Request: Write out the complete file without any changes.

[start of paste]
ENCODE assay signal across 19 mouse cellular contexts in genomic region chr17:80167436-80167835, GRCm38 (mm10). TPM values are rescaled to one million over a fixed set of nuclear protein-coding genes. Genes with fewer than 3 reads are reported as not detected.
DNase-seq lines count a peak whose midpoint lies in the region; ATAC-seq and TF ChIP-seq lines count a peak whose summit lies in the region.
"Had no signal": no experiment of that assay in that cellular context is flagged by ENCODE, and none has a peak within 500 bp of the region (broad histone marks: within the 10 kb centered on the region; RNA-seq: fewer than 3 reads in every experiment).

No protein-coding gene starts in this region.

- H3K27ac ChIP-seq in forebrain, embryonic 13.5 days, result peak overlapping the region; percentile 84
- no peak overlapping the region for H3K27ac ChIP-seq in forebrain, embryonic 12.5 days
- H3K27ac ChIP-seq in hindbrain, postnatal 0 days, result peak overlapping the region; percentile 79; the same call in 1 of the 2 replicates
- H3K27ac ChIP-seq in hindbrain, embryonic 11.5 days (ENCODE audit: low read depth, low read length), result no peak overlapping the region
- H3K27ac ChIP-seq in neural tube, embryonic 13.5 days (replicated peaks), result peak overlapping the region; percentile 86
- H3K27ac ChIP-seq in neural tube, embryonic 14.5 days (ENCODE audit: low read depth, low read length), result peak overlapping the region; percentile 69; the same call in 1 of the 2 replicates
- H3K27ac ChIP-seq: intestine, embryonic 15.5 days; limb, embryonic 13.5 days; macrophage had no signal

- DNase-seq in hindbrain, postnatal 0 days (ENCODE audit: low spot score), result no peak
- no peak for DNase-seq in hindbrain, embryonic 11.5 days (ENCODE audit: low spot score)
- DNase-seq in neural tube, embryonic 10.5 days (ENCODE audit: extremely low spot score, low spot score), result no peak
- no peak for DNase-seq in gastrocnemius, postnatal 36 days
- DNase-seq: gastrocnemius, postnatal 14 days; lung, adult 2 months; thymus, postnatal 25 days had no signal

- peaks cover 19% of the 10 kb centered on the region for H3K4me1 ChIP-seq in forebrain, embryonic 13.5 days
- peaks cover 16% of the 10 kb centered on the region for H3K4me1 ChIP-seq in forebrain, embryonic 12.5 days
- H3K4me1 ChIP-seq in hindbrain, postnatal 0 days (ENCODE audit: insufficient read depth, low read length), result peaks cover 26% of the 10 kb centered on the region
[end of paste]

ENCODE assay signal across 19 mouse cellular contexts in genomic region chr17:80167436-80167835, GRCm38 (mm10). TPM values are rescaled to one million over a fixed set of nuclear protein-coding genes. Genes with fewer than 3 reads are reported as not detected.
DNase-seq lines count a peak whose midpoint lies in the region; ATAC-seq and TF ChIP-seq lines count a peak whose summit lies in the region.
"Had no signal": no experiment of that assay in that cellular context is flagged by ENCODE, and none has a peak within 500 bp of the region (broad histone marks: within the 10 kb centered on the region; RNA-seq: fewer than 3 reads in every experiment).

No protein-coding gene starts in this region.

- H3K27ac ChIP-seq in forebrain, embryonic 13.5 days, result peak overlapping the region; percentile 84
- no peak overlapping the region for H3K27ac ChIP-seq in forebrain, embryonic 12.5 days
- H3K27ac ChIP-seq in hindbrain, postnatal 0 days, result peak overlapping the region; percentile 79; the same call in 1 of the 2 replicates
- H3K27ac ChIP-seq in hindbrain, embryonic 11.5 days (ENCODE audit: low read depth, low read length), result no peak overlapping the region
- H3K27ac ChIP-seq in neural tube, embryonic 13.5 days (replicated peaks), result peak overlapping the region; percentile 86
- H3K27ac ChIP-seq in neural tube, embryonic 14.5 days (ENCODE audit: low read depth, low read length), result peak overlapping the region; percentile 69; the same call in 1 of the 2 replicates
- H3K27ac ChIP-seq: intestine, embryonic 15.5 days; limb, embryonic 13.5 days; macrophage had no signal

- DNase-seq in hindbrain, postnatal 0 days (ENCODE audit: low spot score), result no peak
- no peak for DNase-seq in hindbrain, embryonic 11.5 days (ENCODE audit: low spot score)
- DNase-seq in neural tube, embryonic 10.5 days (ENCODE audit: extremely low spot score, low spot score), result no peak
- no peak for DNase-seq in gastrocnemius, postnatal 36 days
- DNase-seq: gastrocnemius, postnatal 14 days; lung, adult 2 months; thymus, postnatal 25 days had no signal

- peaks cover 19% of the 10 kb centered on the region for H3K4me1 ChIP-seq in forebrain, embryonic 13.5 days
- peaks cover 16% of the 10 kb centered on the region for H3K4me1 ChIP-seq in forebrain, embryonic 12.5 days
- H3K4me1 ChIP-seq in hindbrain, postnatal 0 days (ENCODE audit: insufficient read depth, low read length), result peaks cover 26% of the 10 kb centered on the region